Shapes are often associated with specific meanings and or can create a certain feeling on the page. When we repeat a shape that feeling or meaning is amplified. This is how we can easily reinforce our page’s story thru the use of repeated shapes or motifs.
But that isn’t the only way we can use repeating shapes effectively. Repeating shapes can also contribute to our scrapbook page’s design depending on how we arrange them on the page. By clustering several repeated shapes together you can emphasize certain objects. By arranging the repeated shapes in a grid you create both balance and rhythm on the page.
See below how the Get It Scrapped Creative Team has used shapes on their pages here.
Lynnette Wilkins says, “This page is about my son and his love of climbing things!”
“I chose arrows as my repeating shape. I thought it was a good fit for climbing, representing going up and down and creating movement on the page. I used large arrows that take up most of the space, and I added them in a few ways: some are home to my photos, and the others I used to bring in a bit of color, and one is a spot for my journaling.”
Marcia Fortunato says, “My little granddaughter recently discovered that she loves to be upside down. When my daughter-in-law sent me a picture of her doing this, I remembered that I had a similar picture of my son in the same position when he was a baby. This page shows the two pictures, taken thirty years apart, side by side.”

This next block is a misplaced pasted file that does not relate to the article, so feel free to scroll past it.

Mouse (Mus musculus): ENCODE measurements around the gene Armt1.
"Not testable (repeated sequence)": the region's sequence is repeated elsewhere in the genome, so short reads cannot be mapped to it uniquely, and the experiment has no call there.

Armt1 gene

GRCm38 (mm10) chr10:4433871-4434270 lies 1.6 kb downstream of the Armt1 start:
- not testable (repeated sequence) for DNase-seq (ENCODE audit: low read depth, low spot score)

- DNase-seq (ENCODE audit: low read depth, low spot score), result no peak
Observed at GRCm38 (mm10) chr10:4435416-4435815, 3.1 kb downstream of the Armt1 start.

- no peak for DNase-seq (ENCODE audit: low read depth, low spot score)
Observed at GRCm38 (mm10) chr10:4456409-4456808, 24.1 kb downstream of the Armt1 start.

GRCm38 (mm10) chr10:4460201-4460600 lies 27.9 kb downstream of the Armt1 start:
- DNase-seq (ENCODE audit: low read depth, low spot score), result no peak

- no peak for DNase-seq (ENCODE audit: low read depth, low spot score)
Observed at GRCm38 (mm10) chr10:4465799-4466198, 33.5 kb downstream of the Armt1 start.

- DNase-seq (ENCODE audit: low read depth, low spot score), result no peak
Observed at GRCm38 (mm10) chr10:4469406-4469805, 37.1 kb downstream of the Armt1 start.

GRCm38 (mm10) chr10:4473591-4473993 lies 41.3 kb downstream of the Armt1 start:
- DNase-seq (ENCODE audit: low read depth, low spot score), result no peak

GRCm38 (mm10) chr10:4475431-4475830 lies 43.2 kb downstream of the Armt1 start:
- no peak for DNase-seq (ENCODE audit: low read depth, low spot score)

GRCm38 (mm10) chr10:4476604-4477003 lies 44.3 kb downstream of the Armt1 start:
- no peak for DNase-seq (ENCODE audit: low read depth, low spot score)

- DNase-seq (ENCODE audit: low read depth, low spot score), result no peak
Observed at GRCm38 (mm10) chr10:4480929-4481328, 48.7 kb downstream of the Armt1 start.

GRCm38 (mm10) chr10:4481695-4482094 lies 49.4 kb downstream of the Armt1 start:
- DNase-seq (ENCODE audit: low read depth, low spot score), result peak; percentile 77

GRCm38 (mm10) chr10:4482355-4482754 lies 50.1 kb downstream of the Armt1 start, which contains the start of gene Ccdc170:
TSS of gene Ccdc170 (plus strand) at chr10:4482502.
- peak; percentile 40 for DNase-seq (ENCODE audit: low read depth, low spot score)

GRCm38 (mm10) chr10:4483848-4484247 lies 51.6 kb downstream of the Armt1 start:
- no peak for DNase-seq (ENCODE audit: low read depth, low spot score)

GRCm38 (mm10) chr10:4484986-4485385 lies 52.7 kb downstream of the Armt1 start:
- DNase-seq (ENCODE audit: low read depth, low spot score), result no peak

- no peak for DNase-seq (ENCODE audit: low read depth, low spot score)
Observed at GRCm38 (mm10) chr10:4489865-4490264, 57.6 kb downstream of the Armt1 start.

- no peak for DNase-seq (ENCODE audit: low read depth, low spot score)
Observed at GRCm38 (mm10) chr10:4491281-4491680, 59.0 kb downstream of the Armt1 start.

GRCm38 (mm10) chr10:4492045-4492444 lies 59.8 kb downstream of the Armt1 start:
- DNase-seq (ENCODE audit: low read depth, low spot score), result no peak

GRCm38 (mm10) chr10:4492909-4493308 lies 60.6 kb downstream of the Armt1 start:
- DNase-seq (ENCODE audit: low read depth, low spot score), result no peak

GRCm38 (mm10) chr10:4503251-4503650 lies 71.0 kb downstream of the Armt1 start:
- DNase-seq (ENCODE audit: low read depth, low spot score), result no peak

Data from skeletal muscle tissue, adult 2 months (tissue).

“On my page I used repeating people shapes, large and small, to represent me, my son (as a child and adult), and my granddaughter. I also used triangles as arrows to lead the viewer’s eye around the page.”
“I used large people to represent me and my son now as the parents, and I used little people to represent my son as a baby and my granddaughter. I grouped them in pairs on the tab next to my title, turning the little ones upside-down since that’s my story. I added two more little people upside-down on the photos to make the triangles into arrows pointing downward.”
“I used repeating triangles and arrows to draw attention to the most important parts of my page, the title and the babies in the photos, and to lead the viewer down through the page, then used two more triangles as labels to identify the babies and further frame them in the photos.”
Deborah Wagner says, “This is a photo of my niece hiking at Machu Picchu.”
“I used triangles because they reminded me of the mountains. My photo was duplicated 5 times and clipped to triangles of varied sizes. I also added photo corners. The corners repeat the triangle shape and framed my page.”
Marie-Pierre Capistran says, “This is a story about how my younger daughter is so good to lift us all up! At 6 years old already, she used to say the words we needed to hear, just as an old sage would.”
“I used the hot air balloon motif to give a sense of her bringing our spirits high. I placed the hot air balloons in a loose line going toward the top of the page as if they were taking flight. I mixed them with the die cut title, You Lift Me Up, and I placed a patterned paper with sky and sun motif at the top of my photo to increase the sense of the balloons going up.”
“I used both white and colored die cuts to mimic some balloons fading in the sky. I used a photo of my daughter looking up, again to give the sense of the balloons taking flight and lifting us all up with them.”
Jana Oliveira says, “This is an everyday photo of a summer day in the city.”
“I have always included stars and hearts in most of my son’s layouts–probably 99% of time. It’s my hidden message to him that he is a star and is loved despite all. These shapes being repeated keeps the page cohesive.”